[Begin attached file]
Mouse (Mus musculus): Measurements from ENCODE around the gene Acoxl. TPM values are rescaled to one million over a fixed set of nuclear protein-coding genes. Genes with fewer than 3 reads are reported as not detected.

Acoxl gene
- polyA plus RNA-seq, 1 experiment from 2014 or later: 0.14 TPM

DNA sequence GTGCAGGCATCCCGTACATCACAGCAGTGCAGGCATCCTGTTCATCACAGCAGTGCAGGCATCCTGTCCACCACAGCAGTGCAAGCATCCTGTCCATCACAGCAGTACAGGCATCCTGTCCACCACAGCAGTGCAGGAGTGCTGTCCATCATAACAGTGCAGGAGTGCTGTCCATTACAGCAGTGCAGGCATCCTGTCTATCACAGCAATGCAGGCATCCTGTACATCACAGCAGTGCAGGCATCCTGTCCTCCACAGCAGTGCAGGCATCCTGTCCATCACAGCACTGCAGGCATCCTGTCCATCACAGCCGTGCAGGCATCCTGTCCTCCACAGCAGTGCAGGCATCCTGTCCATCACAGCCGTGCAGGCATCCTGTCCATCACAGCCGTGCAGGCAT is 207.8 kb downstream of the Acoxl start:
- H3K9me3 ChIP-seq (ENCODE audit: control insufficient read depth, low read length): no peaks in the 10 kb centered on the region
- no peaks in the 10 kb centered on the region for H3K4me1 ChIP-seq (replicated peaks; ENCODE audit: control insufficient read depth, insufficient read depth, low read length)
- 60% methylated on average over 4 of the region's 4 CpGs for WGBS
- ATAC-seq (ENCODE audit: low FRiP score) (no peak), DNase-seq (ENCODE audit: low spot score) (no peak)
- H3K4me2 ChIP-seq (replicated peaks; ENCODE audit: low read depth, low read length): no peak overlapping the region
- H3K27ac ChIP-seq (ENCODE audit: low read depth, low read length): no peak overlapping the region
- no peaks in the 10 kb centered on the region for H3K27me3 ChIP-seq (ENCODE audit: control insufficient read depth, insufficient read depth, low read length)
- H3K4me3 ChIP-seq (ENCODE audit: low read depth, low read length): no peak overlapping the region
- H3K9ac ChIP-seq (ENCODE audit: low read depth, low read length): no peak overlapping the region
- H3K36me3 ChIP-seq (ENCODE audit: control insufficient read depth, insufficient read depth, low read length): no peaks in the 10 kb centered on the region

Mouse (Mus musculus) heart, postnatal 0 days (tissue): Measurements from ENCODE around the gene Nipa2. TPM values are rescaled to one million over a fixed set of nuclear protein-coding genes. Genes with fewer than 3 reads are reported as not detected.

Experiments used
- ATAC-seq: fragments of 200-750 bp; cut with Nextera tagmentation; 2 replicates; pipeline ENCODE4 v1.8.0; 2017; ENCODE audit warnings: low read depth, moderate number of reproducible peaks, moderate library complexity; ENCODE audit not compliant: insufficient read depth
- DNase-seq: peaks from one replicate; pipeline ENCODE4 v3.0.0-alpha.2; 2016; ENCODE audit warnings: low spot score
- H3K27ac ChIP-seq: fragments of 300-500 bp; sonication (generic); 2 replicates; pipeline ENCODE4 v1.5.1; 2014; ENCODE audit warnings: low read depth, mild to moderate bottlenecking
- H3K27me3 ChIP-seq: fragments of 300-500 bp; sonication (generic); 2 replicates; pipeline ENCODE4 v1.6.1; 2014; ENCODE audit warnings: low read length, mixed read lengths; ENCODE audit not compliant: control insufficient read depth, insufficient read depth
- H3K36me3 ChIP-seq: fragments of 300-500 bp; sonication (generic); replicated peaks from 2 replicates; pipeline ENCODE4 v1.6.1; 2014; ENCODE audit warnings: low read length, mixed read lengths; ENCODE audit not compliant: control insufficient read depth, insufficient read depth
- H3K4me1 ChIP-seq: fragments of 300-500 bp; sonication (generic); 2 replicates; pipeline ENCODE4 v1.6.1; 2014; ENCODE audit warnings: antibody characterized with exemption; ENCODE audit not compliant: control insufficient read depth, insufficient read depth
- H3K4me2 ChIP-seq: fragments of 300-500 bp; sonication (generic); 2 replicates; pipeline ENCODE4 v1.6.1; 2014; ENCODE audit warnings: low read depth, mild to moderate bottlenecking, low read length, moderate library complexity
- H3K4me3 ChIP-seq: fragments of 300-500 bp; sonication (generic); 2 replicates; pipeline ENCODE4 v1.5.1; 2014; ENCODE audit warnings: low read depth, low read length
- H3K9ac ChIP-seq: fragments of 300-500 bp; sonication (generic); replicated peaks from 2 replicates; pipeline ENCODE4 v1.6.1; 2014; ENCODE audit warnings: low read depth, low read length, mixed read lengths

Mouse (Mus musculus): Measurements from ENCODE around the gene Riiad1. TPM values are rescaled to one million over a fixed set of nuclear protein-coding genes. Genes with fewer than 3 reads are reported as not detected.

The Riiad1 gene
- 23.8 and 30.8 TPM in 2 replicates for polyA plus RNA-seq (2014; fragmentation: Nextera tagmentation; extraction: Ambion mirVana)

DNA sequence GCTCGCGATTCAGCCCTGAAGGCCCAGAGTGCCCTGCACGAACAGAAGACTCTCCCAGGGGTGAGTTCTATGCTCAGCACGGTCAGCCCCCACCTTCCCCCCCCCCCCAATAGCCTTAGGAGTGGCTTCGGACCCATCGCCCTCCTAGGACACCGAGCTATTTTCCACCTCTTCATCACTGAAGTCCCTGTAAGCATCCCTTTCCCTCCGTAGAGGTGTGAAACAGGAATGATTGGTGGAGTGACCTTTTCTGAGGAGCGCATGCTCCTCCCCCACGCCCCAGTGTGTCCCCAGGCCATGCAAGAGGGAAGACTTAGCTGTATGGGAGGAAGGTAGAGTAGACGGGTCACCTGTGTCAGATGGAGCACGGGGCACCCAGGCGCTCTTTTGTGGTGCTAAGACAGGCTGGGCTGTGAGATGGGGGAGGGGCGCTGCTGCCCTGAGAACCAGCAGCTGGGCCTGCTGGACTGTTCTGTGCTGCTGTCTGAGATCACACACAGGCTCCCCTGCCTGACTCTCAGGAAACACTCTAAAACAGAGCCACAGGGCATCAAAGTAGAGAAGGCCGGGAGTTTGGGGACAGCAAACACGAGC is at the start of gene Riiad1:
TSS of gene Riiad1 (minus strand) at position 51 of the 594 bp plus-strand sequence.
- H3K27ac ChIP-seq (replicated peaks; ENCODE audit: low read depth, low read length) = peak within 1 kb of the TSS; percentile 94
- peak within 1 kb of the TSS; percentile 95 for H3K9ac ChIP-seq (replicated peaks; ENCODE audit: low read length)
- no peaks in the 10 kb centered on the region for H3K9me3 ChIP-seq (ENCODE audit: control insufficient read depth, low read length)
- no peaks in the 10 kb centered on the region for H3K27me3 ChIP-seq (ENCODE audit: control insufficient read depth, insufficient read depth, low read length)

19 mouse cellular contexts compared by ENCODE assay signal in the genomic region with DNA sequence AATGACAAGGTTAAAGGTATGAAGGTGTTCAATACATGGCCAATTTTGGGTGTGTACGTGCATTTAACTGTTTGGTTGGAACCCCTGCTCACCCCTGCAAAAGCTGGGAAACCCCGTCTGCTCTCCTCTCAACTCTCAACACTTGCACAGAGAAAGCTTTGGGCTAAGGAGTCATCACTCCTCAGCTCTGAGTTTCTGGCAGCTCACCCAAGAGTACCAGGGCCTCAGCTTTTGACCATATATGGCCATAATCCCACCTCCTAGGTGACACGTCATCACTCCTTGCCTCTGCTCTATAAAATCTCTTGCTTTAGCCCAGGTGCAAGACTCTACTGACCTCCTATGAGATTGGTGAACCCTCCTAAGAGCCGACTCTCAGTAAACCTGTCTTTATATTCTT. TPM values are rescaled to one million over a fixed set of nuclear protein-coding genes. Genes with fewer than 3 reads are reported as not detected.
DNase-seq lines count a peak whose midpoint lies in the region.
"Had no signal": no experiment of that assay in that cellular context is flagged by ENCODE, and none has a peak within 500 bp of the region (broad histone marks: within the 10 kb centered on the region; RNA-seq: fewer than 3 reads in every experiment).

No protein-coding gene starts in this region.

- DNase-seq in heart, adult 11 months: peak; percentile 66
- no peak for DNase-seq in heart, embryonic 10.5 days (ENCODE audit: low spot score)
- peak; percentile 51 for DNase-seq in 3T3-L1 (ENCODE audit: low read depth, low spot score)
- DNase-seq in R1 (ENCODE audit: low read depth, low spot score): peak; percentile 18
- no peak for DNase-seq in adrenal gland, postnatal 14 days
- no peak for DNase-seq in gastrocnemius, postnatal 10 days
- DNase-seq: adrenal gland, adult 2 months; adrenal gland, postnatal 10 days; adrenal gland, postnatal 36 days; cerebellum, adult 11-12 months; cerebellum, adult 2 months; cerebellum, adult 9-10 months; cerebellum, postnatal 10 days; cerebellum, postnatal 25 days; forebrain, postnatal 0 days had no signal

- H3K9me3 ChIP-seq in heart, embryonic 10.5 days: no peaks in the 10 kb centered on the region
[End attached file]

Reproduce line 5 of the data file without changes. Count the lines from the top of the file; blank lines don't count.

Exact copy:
- H3K9me3 ChIP-seq (ENCODE audit: control insufficient read depth, low read length): no peaks in the 10 kb centered on the region